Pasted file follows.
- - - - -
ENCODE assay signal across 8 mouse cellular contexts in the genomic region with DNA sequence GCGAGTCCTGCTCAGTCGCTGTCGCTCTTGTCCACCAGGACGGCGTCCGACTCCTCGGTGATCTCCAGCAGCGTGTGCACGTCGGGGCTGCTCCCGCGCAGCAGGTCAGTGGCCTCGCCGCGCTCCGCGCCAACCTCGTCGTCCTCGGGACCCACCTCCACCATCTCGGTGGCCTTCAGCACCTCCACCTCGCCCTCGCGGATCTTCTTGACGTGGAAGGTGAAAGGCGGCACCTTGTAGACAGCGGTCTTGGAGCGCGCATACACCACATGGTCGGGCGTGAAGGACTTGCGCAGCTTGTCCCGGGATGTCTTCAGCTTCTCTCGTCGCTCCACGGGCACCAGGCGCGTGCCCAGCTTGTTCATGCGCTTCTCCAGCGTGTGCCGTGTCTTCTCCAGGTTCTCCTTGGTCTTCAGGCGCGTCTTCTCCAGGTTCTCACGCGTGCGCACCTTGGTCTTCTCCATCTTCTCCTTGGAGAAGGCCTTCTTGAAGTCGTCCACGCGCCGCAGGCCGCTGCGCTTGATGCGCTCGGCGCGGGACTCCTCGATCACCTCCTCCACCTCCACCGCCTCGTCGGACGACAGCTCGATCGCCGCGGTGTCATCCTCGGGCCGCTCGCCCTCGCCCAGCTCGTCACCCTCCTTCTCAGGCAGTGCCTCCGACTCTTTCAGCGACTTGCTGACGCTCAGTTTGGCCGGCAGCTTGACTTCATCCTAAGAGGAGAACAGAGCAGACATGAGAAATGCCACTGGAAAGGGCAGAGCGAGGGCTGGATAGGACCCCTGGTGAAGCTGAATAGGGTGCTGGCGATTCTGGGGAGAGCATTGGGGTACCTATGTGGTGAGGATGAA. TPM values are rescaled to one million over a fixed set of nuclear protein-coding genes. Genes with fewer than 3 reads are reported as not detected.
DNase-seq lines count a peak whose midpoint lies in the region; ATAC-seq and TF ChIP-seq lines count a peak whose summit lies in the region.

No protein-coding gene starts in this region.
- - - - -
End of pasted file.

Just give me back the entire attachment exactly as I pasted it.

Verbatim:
ENCODE assay signal across 8 mouse cellular contexts in the genomic region with DNA sequence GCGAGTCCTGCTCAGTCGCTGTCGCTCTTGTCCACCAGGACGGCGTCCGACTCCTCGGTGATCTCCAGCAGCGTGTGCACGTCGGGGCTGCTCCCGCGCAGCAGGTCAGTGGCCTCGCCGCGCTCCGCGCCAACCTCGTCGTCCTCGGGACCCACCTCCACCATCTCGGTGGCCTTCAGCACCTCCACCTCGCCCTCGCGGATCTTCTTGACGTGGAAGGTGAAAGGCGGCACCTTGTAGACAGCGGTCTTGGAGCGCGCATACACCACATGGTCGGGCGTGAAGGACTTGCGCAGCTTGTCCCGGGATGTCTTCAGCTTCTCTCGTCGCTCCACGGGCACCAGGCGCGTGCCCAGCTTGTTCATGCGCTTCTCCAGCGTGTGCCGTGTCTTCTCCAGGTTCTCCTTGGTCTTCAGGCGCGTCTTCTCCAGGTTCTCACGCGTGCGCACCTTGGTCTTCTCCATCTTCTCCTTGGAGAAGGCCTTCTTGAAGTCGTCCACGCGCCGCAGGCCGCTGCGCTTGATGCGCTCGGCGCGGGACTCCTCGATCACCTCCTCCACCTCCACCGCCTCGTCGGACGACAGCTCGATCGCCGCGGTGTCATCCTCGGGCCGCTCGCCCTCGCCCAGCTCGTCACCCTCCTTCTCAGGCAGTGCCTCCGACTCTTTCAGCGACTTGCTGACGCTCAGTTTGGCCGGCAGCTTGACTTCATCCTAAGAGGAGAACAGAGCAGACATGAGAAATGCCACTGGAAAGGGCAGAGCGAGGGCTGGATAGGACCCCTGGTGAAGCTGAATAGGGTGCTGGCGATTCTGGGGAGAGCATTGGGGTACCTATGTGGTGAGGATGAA. TPM values are rescaled to one million over a fixed set of nuclear protein-coding genes. Genes with fewer than 3 reads are reported as not detected.
DNase-seq lines count a peak whose midpoint lies in the region; ATAC-seq and TF ChIP-seq lines count a peak whose summit lies in the region.

No protein-coding gene starts in this region.